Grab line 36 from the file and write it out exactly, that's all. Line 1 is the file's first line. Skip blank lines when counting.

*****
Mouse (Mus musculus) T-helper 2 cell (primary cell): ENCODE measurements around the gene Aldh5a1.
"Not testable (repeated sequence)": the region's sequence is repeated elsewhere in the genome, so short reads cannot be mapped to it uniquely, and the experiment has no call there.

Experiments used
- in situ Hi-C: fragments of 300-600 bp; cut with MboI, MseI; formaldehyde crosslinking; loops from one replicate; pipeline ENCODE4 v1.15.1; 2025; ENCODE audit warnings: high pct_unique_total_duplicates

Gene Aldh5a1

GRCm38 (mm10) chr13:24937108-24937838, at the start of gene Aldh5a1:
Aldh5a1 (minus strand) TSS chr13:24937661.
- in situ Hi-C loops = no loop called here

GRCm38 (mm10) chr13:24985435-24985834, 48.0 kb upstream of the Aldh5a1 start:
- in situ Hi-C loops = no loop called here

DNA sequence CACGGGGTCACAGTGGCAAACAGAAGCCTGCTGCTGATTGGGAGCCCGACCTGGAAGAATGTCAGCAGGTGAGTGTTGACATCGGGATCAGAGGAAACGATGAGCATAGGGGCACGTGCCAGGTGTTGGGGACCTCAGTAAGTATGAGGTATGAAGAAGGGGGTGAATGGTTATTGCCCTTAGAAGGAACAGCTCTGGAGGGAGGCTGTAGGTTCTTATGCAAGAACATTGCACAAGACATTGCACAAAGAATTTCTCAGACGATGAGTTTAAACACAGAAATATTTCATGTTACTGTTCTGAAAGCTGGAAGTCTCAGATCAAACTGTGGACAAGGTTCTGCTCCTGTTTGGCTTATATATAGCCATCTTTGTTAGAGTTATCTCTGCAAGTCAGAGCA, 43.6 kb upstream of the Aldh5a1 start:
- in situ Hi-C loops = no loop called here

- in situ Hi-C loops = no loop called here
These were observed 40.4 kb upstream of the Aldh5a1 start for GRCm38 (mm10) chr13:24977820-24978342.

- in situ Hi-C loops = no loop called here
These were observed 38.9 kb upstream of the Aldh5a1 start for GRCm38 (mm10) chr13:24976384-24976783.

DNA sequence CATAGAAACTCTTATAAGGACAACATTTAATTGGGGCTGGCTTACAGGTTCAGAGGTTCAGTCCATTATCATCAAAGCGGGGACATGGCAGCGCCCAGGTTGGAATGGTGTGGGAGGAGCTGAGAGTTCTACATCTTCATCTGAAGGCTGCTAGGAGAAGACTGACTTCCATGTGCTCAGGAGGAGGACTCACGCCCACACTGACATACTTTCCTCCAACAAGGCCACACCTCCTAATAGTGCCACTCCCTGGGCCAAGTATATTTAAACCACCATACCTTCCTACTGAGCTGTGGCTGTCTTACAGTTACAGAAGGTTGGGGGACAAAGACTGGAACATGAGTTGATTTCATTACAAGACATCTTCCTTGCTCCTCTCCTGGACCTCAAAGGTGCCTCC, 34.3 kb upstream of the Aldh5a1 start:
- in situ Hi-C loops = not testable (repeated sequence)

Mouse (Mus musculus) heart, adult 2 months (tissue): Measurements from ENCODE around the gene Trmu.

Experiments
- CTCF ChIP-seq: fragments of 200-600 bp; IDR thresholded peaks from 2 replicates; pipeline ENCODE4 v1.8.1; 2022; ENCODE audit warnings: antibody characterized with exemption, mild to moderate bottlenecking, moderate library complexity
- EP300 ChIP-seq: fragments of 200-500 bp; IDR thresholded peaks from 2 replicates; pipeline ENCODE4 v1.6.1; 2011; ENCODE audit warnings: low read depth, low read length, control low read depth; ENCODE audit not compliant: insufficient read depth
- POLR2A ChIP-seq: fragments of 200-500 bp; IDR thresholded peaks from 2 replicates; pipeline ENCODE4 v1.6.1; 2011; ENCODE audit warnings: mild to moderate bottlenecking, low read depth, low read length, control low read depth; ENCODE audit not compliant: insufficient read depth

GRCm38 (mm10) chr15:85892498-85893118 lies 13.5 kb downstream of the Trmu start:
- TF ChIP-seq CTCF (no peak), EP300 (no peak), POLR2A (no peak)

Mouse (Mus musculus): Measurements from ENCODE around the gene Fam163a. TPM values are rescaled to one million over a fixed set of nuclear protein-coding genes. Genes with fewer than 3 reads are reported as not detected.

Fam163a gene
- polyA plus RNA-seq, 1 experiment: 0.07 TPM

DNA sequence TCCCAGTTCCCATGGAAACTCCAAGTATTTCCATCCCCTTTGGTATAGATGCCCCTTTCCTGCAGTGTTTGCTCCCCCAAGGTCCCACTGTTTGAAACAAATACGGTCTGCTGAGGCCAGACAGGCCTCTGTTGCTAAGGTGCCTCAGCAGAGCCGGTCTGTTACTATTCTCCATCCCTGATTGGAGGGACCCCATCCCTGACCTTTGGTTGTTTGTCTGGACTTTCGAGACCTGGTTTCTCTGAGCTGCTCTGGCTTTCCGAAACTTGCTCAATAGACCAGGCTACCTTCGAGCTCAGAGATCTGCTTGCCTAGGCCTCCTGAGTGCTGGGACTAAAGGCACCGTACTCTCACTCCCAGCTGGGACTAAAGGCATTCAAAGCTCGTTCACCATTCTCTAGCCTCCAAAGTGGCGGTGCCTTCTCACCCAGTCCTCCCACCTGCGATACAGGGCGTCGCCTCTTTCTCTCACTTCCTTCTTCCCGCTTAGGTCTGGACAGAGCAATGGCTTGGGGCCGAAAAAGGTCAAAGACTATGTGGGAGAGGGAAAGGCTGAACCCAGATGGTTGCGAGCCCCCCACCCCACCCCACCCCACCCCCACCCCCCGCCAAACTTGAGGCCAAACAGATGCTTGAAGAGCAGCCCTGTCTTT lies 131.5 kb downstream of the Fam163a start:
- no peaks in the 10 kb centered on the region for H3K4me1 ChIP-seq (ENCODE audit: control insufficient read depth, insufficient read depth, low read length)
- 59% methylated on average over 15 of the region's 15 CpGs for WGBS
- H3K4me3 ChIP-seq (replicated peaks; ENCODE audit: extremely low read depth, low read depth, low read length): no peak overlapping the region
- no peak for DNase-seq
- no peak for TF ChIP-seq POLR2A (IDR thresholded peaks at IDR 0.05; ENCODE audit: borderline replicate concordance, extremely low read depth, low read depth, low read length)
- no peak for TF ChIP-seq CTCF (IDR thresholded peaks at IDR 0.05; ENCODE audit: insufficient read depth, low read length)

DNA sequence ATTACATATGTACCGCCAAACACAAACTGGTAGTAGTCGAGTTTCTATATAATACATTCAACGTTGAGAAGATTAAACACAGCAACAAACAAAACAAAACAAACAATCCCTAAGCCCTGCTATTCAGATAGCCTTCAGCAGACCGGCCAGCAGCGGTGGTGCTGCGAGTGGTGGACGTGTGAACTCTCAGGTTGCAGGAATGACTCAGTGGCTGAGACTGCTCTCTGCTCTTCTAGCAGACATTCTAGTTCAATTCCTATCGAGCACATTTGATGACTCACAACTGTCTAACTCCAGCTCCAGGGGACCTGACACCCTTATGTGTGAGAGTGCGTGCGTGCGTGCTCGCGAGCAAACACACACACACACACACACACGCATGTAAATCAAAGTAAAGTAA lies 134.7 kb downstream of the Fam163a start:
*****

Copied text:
DNA sequence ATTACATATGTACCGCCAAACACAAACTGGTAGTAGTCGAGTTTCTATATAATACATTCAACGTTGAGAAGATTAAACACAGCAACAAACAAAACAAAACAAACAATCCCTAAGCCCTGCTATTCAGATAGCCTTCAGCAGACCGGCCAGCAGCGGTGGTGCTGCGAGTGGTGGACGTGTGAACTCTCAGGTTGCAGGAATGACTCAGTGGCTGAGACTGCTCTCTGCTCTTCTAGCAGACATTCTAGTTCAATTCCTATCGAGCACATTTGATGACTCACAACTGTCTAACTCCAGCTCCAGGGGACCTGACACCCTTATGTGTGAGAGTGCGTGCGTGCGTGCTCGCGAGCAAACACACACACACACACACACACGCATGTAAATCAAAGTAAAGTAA lies 134.7 kb downstream of the Fam163a start: